Introduction and Problem Statement
It has been estimated that youth unemployment has risen from 14.8% in 1992 to 16.4% in 2000 and came close to 29% in 2009 (ISSER, 2010). While several development policies have been formulated by the National Development Planning Commission, these have not yielded sufficient employment opportunities, a situation which has disproportionately affected the youth. Though about 250,000 young people enter the labour market annually, the formal sector is able to engage only 2% leaving 98% to strive to survive in the informal sector or remain unemployed (ibid: 189). Indeed, the youth are about 3.5 times more likely to be unemployed than adults, suggesting that they have substantial difficulty in the labour market (ibid: 187). It is therefore evident that there is a need for a holistic and sustainable youth employment programme, not only to help youth find meaningful work and a secure their future, but also to help avert the negative security implications youth joblessness could have on a country's peace, development and democratic dispensation (Amoo, 2011).
The essence of governance and representative democracy is for elected leaders to formulate and implement appropriate policies on behalf of the people to deal with the quagmires of poverty and under-development among them. In doing this, sometimes it becomes necessary to consult the people, especially, the particular group that a policy is targeted at, to ensure that first-hand and adequate information is gathered to facilitate the design and implementation of appropriate policies to deal with that group's problems. In many developed countries, several programmes have been put in place to tackle the employment needs of their youth. In the USA for example youth employment programmes including Jobs for America's Graduates, Youth-Build USA, and Job Corps have been formulated and implemented to deal with unemployment among different segments of their youth (Collura, 2010). Similarly, in Ghana, the National Youth Employment Programme (NYEP) is seen as a major programme initiated in 2006 by the administration of President J.A. Kufuor to deal with unemployment among the youth who according to the nation's 2000 Population and Housing Census constitute about 60% of the population of about 20 million. However, the programme has proven to be woefully inadequate in sustainably dealing with the huge problems of unemployment among Ghana's youth due to the serious setbacks it suffers. By the end of 2011, the NYEP had offered jobs to only about 108,000 Ghanaians (Attipoe-Fitz, 2010). But this can be described as a drop in an ocean considering the fact that this is statistically negligible and the programme does not address the specific interest of the youth to secure good and sustainable jobs for a sound future (Donkoh, 2010). Indeed, for the first time in the history of Ghana, the Unemployed Graduates Association of Ghana was launched in 2011 to protest about the alarming rate of youth unemployment among all segments of the youth in Ghana in spite of the existence and full operation of the NYEP.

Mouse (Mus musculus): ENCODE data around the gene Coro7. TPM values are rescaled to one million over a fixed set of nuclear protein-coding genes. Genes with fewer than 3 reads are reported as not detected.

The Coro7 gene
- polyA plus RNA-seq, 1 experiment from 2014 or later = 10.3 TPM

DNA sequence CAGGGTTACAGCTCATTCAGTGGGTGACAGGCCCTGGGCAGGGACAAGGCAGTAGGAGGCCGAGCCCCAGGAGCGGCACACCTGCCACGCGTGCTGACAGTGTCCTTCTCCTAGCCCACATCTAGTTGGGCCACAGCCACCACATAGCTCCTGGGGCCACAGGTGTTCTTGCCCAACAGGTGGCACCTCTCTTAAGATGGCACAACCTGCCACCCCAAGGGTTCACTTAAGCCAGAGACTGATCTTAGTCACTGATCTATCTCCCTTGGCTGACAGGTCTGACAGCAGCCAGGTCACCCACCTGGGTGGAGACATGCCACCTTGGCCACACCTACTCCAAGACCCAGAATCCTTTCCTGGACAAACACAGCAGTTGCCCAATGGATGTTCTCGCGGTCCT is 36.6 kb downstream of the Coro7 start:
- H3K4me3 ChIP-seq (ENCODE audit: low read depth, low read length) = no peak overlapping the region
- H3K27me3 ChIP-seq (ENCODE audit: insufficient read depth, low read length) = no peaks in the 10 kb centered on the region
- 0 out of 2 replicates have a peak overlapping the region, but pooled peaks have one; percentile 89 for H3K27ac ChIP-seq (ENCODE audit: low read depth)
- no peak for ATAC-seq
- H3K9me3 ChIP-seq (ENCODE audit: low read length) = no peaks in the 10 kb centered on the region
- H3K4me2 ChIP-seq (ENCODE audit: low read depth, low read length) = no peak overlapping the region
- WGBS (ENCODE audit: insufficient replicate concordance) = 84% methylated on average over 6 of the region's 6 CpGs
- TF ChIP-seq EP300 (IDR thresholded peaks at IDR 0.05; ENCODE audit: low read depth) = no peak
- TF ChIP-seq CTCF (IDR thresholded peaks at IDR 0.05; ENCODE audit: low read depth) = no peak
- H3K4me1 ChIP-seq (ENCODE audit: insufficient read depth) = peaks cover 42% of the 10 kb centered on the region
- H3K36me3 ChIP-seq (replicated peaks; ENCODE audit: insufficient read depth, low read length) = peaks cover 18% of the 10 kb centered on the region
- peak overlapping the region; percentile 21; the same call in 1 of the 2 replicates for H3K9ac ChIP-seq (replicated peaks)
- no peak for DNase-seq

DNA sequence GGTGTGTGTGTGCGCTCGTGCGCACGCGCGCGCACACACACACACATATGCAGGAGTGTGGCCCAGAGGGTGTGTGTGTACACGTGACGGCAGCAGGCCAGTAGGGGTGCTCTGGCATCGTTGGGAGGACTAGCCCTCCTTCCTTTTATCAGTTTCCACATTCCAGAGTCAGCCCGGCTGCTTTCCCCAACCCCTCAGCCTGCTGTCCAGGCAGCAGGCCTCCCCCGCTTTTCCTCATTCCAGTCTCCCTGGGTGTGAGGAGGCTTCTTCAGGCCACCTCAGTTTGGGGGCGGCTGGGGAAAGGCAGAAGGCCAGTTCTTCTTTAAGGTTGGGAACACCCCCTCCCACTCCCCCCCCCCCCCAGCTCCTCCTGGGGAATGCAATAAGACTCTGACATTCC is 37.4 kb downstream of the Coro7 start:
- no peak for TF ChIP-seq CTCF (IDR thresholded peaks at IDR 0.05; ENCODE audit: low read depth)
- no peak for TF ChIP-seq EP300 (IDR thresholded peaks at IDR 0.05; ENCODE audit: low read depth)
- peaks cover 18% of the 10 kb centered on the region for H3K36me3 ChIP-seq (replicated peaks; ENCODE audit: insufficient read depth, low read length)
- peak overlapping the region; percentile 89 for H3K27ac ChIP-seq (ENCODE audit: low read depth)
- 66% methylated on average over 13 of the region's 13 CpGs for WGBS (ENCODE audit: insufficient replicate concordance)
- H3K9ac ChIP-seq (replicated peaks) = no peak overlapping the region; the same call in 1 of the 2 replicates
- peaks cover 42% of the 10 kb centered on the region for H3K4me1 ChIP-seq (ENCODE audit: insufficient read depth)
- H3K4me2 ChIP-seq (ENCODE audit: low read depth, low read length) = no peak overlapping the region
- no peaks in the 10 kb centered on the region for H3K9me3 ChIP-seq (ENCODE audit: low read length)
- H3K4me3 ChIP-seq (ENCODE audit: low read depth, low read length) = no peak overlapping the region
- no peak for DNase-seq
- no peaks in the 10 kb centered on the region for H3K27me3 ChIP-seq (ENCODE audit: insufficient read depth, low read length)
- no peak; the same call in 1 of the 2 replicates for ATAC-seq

How such important programmes like the NYEP are formulated is crucial in ensuring that they benefit those they were meant for. In this regard, it is significant to note that in formulating the youth employment programmes in the USA for instance, the youth were consulted and they actively participated in the process, particularly at the community level (Collura, 2010).
Indeed, the 1991 and 2001 Reports of the US Department of Labour clearly documents how different youth groups participated in the formulation and implementation of employment programmes meant for them in a manner that made those programmes relevant in effectively dealing with their joblessness. On the contrary, the situation is different in Ghana. The NYEP, a programme intended to benefit the youth is an elite-prescribed programme and has no room for the youth even in its implementation. …